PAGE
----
Attorney General Warns Parliament On Karuma, Isimba Probe

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In short
Attorney General, William Byaruhanga, wrote to Energy Minister Irene Muloni saying the select committees work will directly hamper the court case. He advised against any parallel investigations contrary to the matters pending in court.

The work of a select committee instituted by Parliament to investigate construction works at Karuma and Isimba hydropower dams hangs in the balance.

This follows legal advice from the Attorney General, William Byaruhanga, warning that any investigation into the two projects will be subjudice, given that the matter is in court.
Parliament set up a select committee, yet to be constituted, to investigate concerns over concrete cracks, improper installation of water stops and abrupt irregularities on concrete surface at the two dam sites.
But in May 2016, Henry Kyalimpa filed a suit in the High Court, civil division, calling for an independent engineering and value-for-money audit to determine the quality of works, progress and viability for both Karuma and Isimba  dam. He also wants court to call for a halt of the projects.

The Attorney General, who addressed the letter to the Minister of Energy, Irene Muloni, says the select committee's work will directly hamper the court case. He advised against any parallel investigations contrary to the matters pending in court.
"A member shall not refer to any particular matter which is subjudice. A matter shall be considered subjudice if it refers to active criminal or civil proceedings and in the opinion of the Speaker, the discussion of such a matter is likely to prejudice its fair determination," Byaruhanga says in the letter.
The letter, which was read in a meeting between the Natural Resources Committee members and Muloni, sparked debate, with MPs Alex Byarugaba and Thomas Tayebwa wondering whether Byaruhanga's opinion wouldn't derail the oversight role of the committee.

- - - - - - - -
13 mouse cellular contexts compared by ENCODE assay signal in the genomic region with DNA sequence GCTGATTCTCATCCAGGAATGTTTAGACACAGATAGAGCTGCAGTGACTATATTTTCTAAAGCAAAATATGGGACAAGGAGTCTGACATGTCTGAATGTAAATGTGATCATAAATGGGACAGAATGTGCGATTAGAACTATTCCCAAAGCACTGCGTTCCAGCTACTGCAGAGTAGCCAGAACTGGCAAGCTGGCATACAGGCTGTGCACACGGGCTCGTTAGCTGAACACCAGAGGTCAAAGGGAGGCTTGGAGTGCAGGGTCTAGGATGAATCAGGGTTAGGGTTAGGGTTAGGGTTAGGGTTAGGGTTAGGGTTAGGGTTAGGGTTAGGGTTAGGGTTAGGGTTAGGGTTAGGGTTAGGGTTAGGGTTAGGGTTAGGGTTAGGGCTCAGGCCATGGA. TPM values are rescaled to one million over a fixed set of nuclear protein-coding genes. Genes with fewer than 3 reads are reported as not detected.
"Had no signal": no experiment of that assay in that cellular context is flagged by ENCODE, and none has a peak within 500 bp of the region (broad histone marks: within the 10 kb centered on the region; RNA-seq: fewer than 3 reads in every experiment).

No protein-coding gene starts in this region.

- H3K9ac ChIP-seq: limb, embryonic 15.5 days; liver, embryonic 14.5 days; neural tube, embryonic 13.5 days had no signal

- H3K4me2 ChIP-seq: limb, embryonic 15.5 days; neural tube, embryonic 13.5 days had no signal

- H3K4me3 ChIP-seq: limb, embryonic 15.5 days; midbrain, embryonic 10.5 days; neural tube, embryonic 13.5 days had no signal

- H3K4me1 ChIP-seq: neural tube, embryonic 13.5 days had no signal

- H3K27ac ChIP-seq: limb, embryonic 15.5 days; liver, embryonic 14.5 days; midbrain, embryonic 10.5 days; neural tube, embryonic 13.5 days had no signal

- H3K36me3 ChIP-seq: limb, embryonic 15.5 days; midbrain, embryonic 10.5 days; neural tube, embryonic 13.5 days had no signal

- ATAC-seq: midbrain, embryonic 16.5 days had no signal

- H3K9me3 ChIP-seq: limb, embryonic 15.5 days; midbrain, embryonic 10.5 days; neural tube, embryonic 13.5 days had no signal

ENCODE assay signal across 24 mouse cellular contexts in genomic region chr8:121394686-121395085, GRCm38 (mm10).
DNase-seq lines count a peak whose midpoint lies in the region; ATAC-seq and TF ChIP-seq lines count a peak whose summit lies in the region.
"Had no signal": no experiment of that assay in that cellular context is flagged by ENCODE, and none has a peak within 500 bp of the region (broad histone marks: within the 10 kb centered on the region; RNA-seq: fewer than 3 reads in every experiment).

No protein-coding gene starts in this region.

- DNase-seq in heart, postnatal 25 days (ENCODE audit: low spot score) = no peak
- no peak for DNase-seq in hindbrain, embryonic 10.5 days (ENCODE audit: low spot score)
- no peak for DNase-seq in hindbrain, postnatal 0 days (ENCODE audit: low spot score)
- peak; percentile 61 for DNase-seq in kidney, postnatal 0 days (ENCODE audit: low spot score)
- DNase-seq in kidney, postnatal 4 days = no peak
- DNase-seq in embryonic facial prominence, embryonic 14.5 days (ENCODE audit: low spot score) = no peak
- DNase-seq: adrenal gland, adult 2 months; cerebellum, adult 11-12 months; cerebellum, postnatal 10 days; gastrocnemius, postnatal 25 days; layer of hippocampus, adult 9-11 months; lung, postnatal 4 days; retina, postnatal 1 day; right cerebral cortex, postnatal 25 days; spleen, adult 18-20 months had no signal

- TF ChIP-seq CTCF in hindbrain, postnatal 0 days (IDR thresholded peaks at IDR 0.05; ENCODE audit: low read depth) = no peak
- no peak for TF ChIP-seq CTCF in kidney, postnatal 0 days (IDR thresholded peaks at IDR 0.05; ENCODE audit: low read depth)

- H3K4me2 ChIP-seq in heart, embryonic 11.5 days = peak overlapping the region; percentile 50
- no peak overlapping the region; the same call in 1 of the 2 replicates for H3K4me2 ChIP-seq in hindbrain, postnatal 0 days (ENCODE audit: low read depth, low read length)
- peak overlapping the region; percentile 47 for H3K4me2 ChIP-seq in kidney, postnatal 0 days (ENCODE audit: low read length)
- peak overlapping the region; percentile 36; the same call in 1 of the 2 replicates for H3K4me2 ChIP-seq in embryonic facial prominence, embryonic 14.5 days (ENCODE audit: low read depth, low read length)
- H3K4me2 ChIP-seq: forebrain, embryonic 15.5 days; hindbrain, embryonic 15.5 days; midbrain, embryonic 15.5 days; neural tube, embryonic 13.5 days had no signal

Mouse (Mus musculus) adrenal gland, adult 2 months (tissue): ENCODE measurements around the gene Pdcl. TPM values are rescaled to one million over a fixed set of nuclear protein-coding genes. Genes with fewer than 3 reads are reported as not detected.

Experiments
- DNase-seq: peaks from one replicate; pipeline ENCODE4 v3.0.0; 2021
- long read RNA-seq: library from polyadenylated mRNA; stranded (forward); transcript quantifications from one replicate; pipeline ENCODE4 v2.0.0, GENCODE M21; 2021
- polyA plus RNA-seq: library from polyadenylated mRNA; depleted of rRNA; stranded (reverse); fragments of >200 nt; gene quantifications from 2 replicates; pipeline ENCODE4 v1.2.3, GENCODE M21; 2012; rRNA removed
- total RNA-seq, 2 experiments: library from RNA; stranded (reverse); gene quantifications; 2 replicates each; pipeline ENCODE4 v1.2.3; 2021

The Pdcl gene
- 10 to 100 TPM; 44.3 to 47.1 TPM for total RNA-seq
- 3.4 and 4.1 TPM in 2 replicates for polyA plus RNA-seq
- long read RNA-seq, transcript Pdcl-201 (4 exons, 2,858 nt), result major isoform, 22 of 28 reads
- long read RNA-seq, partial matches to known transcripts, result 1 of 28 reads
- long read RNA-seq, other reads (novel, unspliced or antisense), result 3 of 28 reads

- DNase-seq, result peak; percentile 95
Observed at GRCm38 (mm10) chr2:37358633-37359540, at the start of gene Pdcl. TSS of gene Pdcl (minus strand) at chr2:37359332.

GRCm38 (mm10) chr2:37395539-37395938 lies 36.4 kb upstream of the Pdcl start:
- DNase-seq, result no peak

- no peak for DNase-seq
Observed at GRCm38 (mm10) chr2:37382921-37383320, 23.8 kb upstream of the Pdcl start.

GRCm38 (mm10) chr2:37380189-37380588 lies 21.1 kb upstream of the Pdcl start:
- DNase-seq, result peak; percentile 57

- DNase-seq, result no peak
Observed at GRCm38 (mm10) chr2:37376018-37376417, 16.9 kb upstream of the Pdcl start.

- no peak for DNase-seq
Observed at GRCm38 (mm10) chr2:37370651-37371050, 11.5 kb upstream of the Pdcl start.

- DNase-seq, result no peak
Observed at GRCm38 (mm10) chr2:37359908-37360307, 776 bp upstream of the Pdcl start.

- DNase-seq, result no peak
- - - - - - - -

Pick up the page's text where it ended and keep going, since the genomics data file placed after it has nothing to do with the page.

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Susan Katono, Principal Legislative Counsel attached to the committee, advised the committee to ask Speaker Rebecca Kadaga to give an opinion on Rule 64  of the rules of procedure regarding subjudice and how to handle the matter, including the select committee's work.
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Kabagambe Kaliisa, permanent secretary, Energy Ministry also declined to give information on the two dam projects, stating that he would be violating the subjudice rule.
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Meanwhile the committee meeting with Aqua World Uganda Limited, owned by Pastor Samuel Kakande, flopped after the pastor and his legal team did not turn up.
Kakande's company is implicated in illegal sand mining activities in Lwera wetland in Kalungu district.


About the author

Olive Eyotaru
Olive Eyotaru is a URN journalist based in Kampala. Eyotaru has been a URN staff member since February 2015.

Eyotaru started practising journalism while still studying at Uganda Christian University. She was a reporter with Ultimate Media Consult Ltd between 2005 and 2007.

In 2009, Eyotaru joined Monitor Publications Limited, under KFM Radio as a parliamentary and business reporter. Consequently, Eyotaru started writing for the Daily Monitor newspaper until January 2015, when she moved to URN.

She is interested in reporting about politics, health, human rights, business and sports.